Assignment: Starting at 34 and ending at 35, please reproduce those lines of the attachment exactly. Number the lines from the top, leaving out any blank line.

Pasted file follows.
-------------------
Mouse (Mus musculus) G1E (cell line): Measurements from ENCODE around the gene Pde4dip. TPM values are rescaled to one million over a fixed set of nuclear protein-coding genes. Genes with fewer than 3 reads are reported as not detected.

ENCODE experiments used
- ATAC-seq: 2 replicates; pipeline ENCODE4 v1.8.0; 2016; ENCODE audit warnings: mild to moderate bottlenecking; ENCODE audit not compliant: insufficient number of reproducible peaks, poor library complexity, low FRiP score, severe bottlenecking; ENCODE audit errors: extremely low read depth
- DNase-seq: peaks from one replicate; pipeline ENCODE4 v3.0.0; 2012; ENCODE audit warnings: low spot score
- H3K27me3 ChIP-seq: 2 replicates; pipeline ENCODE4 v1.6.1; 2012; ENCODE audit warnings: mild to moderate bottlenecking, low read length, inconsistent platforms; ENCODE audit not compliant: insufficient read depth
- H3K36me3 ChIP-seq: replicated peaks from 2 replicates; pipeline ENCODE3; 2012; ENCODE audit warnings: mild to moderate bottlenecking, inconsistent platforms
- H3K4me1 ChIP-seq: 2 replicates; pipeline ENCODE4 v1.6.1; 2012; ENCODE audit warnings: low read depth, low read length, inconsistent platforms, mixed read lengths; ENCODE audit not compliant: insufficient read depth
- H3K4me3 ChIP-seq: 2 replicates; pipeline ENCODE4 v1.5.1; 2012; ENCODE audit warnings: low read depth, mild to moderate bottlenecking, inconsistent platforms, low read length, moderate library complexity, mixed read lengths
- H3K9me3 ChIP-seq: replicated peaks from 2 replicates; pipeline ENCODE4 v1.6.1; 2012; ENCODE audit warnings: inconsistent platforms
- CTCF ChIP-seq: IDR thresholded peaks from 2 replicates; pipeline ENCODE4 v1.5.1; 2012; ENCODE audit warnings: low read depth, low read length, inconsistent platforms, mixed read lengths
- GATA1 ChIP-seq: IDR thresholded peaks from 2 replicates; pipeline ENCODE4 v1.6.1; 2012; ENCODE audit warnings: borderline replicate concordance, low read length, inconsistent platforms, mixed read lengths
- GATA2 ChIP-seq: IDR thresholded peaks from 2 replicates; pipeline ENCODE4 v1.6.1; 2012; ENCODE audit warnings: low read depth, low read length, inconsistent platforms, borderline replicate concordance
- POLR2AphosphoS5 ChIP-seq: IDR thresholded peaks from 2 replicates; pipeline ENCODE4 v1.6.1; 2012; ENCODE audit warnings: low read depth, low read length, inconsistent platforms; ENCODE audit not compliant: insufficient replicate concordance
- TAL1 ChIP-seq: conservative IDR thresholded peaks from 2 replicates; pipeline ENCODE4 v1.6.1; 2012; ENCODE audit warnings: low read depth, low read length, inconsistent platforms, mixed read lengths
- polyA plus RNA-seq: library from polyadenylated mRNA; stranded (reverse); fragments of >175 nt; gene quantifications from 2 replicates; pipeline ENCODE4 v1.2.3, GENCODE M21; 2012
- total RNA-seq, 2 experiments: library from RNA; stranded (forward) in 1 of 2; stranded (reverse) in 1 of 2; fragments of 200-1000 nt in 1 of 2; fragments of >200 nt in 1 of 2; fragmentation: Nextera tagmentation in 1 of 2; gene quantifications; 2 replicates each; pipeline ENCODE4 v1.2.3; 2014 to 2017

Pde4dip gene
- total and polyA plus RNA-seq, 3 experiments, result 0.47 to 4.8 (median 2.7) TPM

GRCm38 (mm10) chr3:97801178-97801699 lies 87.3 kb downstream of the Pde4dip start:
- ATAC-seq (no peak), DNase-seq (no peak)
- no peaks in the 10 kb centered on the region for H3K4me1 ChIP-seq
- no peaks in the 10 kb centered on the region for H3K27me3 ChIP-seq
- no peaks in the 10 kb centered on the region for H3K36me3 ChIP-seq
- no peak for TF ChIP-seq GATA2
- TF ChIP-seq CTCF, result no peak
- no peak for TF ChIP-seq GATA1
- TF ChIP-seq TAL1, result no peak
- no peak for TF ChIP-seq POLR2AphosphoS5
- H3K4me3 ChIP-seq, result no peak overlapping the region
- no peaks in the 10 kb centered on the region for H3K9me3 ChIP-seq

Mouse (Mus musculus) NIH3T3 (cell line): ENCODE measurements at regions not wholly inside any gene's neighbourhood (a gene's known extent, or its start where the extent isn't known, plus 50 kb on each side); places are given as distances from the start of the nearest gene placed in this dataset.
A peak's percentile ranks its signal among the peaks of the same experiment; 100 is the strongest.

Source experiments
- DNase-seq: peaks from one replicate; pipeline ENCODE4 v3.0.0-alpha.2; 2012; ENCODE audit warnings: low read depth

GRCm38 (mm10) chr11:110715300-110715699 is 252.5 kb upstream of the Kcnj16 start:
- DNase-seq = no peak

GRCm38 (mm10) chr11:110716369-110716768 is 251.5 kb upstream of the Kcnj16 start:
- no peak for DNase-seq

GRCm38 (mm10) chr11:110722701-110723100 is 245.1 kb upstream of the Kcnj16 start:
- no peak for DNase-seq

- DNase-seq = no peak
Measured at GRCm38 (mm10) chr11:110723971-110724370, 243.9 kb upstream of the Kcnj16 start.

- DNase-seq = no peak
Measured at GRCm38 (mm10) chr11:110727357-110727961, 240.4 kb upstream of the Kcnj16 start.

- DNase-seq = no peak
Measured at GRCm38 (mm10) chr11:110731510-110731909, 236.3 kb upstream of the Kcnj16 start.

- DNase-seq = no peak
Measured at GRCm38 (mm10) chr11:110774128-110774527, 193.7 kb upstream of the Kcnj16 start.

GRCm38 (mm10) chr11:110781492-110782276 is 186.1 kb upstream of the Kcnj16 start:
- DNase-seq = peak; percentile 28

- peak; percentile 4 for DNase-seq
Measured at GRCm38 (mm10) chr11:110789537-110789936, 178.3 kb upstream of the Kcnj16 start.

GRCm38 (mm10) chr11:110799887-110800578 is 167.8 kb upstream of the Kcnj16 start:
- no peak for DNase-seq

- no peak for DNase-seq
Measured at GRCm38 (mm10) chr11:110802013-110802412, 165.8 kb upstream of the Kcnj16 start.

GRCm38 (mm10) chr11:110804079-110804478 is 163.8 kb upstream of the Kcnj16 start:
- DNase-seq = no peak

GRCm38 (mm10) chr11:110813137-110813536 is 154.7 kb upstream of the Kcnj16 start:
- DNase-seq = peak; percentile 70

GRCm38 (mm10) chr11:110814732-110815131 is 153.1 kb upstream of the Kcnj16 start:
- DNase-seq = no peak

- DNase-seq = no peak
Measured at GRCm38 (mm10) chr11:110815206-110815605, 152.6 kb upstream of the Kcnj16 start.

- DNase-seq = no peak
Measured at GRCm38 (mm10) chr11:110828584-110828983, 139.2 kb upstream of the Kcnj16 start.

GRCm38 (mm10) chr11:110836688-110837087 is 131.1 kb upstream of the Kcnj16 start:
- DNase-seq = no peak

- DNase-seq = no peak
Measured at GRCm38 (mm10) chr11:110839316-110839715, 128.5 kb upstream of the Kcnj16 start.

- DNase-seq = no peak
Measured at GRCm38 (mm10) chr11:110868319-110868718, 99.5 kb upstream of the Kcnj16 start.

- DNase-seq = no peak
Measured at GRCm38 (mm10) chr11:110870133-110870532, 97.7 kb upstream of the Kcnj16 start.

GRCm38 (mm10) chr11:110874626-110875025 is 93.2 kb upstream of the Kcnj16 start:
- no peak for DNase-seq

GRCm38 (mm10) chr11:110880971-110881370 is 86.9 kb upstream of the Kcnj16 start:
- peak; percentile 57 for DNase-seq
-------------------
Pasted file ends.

- DNase-seq: peaks from one replicate; pipeline ENCODE4 v3.0.0-alpha.2; 2012; ENCODE audit warnings: low read depth

GRCm38 (mm10) chr11:110715300-110715699 is 252.5 kb upstream of the Kcnj16 start: